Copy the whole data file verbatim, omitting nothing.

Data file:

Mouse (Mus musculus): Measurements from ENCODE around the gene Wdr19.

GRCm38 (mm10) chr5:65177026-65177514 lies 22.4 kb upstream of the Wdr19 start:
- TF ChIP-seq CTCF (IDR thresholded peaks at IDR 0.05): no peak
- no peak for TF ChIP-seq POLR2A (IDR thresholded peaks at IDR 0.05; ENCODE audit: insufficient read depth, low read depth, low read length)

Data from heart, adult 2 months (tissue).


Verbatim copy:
Mouse (Mus musculus): Measurements from ENCODE around the gene Wdr19.

GRCm38 (mm10) chr5:65177026-65177514 lies 22.4 kb upstream of the Wdr19 start:
- TF ChIP-seq CTCF (IDR thresholded peaks at IDR 0.05): no peak
- no peak for TF ChIP-seq POLR2A (IDR thresholded peaks at IDR 0.05; ENCODE audit: insufficient read depth, low read depth, low read length)

Data from heart, adult 2 months (tissue).